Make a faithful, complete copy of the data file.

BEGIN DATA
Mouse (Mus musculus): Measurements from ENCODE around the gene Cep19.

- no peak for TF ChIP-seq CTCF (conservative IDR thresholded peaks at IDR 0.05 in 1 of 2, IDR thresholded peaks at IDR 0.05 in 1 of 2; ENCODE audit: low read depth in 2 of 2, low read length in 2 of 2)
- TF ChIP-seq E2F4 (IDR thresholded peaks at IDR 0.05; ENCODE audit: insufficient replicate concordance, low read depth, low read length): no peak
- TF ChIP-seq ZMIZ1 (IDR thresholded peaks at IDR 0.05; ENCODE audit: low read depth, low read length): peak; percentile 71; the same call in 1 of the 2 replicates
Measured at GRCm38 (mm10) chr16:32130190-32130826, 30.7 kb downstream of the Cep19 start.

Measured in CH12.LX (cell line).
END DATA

Mouse (Mus musculus): Measurements from ENCODE around the gene Cep19.

- no peak for TF ChIP-seq CTCF (conservative IDR thresholded peaks at IDR 0.05 in 1 of 2, IDR thresholded peaks at IDR 0.05 in 1 of 2; ENCODE audit: low read depth in 2 of 2, low read length in 2 of 2)
- TF ChIP-seq E2F4 (IDR thresholded peaks at IDR 0.05; ENCODE audit: insufficient replicate concordance, low read depth, low read length): no peak
- TF ChIP-seq ZMIZ1 (IDR thresholded peaks at IDR 0.05; ENCODE audit: low read depth, low read length): peak; percentile 71; the same call in 1 of the 2 replicates
Measured at GRCm38 (mm10) chr16:32130190-32130826, 30.7 kb downstream of the Cep19 start.

Measured in CH12.LX (cell line).